Cycle of violence.
Previously incarcerated trans women can find themselves caught in a cycle that leads to repeat jail time. This is the analysis drawn from Allegheny County by University of Pittsburgh Graduate School of Public Health researchers who – also, and fortunately – identified potential solutions that could lead to trans women being more successfully reintegrated into society.
Stephanie Creasy, M.P.H., project coordinator in Pitt Public Health’s Department of Behavioral and Community Health Sciences, said that trans people may now be more visible, but “visibility does not always mean equal rights or improved health and safety.”
Seven percent of trans people are incarcerated during their lifetimes, compared with 2.7% of the general population. They also stay longer in prison. For instance, in Pennsylvania in the US, 57% of trans people serve their maximum sentences, compared with 19% of the general population. Research has shown that transgender women experience higher rates of adverse childhood events, which have been associated with higher rates of incarceration.
“Trans women also experience significant discrimination in workplace and health care settings, which often leads to participation in a survival economy that leaves them more susceptible to arrest and incarceration,” said Creasy.
As part of her master’s thesis work at Pitt Public Health, Creasy performed a mixed-methods analysis that involved in-depth interviews with trans women living in Allegheny County (in the US) who had been previously incarcerated for nonviolent crimes, coupled with geospatial mapping of the county’s trans-inclusive resources, public transportation, probation offices and mental health services.
Additional authors on this research are Mary E. Hawk, Dr.P.H., Mackey Reuel Friedman, Ph.D., M.P.H., Christina Mair, Ph.D., and James Erin Egan, Ph.D., M.P.H., all of Pitt Public Health, and Jennifer McNaboe, M.P.H., of Beth Israel Deaconess Medical Center.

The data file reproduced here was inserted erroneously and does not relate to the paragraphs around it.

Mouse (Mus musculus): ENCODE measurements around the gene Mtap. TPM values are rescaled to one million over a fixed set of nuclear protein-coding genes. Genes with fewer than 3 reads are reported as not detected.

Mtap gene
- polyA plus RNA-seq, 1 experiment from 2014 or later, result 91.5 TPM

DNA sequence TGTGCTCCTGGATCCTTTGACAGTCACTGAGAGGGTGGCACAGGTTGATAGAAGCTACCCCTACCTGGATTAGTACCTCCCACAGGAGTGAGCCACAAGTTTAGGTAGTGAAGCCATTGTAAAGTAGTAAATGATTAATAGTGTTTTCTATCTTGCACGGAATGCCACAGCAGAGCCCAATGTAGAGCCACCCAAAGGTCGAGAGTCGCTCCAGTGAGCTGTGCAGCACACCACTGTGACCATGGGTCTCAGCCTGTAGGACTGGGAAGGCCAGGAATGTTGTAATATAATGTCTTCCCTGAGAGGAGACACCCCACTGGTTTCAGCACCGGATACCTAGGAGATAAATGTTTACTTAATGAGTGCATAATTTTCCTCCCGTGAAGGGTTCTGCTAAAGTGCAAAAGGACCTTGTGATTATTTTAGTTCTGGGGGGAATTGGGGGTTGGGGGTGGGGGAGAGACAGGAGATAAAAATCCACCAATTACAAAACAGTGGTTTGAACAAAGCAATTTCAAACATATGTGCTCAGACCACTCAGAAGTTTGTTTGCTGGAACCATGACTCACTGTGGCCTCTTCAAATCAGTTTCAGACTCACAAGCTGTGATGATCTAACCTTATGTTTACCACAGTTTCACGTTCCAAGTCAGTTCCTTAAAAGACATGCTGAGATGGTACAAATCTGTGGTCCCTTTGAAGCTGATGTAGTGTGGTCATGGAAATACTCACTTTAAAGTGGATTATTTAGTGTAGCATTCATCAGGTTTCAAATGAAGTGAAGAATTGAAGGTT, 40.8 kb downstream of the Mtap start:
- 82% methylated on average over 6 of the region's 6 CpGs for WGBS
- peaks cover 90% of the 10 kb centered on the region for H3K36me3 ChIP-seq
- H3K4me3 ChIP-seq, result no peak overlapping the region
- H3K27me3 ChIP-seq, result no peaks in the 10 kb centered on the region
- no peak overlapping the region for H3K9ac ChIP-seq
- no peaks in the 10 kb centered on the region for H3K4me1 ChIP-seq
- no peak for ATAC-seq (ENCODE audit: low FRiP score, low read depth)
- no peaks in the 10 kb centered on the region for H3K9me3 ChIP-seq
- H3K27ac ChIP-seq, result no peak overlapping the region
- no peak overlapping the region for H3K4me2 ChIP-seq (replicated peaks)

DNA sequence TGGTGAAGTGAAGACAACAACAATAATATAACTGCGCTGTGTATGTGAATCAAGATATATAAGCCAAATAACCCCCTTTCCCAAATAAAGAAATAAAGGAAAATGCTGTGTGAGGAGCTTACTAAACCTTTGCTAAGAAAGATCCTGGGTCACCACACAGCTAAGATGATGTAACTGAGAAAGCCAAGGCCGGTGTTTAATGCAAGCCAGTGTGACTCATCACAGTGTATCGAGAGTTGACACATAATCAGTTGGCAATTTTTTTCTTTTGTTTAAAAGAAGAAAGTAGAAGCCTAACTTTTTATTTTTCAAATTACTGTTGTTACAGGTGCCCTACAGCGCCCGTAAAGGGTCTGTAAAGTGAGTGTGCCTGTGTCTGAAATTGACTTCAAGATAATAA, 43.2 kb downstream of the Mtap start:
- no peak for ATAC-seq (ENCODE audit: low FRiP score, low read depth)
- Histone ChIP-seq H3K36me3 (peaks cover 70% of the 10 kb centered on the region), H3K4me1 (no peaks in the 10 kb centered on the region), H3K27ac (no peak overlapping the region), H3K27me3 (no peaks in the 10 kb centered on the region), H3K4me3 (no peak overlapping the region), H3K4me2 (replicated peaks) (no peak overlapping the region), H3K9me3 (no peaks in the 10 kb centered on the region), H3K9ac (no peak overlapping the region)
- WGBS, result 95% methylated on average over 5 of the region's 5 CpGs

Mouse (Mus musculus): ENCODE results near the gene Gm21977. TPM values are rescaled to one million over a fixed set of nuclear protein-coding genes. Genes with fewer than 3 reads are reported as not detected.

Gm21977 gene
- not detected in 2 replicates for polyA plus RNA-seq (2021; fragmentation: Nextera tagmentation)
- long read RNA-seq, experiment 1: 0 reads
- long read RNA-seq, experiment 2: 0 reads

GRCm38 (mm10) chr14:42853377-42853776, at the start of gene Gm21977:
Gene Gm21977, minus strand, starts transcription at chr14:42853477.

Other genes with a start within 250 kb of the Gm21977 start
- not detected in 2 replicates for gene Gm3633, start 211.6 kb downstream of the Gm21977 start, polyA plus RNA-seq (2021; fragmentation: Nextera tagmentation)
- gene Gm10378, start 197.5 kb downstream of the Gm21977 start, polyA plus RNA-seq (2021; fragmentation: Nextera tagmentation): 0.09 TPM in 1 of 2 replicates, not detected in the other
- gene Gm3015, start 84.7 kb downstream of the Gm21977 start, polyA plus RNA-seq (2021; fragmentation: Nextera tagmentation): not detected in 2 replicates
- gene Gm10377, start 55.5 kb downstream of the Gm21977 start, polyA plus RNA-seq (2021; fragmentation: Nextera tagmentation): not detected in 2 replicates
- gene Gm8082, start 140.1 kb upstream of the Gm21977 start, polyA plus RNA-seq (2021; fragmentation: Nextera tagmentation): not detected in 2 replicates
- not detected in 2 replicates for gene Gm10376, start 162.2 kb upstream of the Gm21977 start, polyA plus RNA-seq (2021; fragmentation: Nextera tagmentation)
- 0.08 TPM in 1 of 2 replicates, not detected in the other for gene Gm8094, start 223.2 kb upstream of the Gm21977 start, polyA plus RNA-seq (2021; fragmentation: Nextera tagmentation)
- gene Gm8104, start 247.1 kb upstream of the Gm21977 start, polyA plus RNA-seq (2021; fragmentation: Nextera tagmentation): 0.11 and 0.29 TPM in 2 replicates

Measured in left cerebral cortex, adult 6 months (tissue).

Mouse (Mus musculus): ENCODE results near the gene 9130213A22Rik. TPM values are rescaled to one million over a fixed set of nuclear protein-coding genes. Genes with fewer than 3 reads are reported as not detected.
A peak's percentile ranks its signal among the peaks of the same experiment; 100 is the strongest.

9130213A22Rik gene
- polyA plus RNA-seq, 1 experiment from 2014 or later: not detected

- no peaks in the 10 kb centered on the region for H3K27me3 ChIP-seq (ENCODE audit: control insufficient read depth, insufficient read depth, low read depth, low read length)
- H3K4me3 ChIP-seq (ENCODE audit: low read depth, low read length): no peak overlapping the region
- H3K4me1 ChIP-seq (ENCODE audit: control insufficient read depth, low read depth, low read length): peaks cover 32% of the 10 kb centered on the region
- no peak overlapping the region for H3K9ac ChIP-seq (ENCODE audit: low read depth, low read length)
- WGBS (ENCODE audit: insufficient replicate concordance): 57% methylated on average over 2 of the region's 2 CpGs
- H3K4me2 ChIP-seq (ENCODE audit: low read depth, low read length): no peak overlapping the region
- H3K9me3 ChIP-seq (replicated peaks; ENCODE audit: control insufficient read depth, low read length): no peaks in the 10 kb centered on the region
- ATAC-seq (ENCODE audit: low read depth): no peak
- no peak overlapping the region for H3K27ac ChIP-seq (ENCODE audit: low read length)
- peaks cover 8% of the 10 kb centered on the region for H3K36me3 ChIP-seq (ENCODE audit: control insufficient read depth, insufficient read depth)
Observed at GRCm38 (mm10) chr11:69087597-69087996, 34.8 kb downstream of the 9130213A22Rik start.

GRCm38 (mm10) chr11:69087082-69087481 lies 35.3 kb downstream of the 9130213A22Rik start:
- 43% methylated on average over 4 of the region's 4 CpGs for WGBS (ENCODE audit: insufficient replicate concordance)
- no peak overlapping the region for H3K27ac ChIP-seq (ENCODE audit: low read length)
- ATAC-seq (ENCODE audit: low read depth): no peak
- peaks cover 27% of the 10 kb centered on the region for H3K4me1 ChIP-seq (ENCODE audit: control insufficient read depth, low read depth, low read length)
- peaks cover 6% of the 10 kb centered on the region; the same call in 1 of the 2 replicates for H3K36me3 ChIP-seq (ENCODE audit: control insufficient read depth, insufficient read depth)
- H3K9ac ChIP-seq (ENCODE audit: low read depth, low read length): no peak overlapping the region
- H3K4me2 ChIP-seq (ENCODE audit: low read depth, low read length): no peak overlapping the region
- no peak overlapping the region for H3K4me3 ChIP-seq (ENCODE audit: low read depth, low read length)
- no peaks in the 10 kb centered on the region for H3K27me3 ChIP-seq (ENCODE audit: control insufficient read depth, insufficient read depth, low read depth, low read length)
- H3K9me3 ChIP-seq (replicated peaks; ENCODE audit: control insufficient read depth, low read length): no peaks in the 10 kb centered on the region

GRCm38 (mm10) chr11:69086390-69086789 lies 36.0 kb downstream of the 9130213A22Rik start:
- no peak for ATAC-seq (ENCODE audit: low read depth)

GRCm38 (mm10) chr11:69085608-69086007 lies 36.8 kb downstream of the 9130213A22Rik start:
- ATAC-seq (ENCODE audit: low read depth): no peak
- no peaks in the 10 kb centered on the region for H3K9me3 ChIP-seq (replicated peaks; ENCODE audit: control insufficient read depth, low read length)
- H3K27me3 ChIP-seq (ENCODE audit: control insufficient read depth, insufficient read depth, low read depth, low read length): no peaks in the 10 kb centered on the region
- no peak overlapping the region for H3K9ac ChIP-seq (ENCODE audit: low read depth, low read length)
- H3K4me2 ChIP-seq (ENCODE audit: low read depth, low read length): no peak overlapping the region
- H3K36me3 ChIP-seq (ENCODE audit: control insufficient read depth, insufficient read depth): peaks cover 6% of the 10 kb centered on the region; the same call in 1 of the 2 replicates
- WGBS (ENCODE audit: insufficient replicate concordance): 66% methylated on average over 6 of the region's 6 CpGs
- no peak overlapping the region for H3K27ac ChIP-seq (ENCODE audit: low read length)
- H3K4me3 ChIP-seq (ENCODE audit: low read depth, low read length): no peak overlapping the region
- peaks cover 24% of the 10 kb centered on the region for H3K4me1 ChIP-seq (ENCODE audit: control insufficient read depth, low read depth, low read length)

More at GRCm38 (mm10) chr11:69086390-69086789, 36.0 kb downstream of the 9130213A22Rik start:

The study participants were Allegheny County residents between 29 and 48 years old. Half were HIV-positive, and two-thirds were people of color. Half had been incarcerated more than once. All had been housed with men while incarcerated and all said they feared for their safety due to their trans identities. Some said they were physically and sexually abused and called “it” or “thing.”
Post-release, all participants said they experienced discrimination during job interviews, and stigma and harassment from employers and coworkers. They commonly said that transportation to work or probation meetings was difficult. They also had difficulty finding conveniently located health care providers for trans-specific needs and HIV care when necessary.
When Allegheny County probation offices, trans-inclusive health care providers and job services were mapped with bus lines and overlaid on a map detailing the areas of the county with higher rates of poverty (where trans people and previously incarcerated people are more likely to live), Creasy found that the resources didn’t align with the areas of need.
Creasy also asked the participants about experiences that they found helpful. Two-thirds of participants said that having social support, such as being with other trans women or gay men, gave them a sense of resilience while incarcerated. Participants who connected to social support via friends, family or community post-incarceration said they felt less likely to be re-incarcerated.
The researchers, therefore, recommended: 1) connecting trans people who’ve been incarcerated with resources post-release in an effort to lower rates of recidivism; and 2) co-locating trans-inclusive resources – such as career services, health care that includes hormone therapy and HIV clinics – in places close to public transport is one recommendation.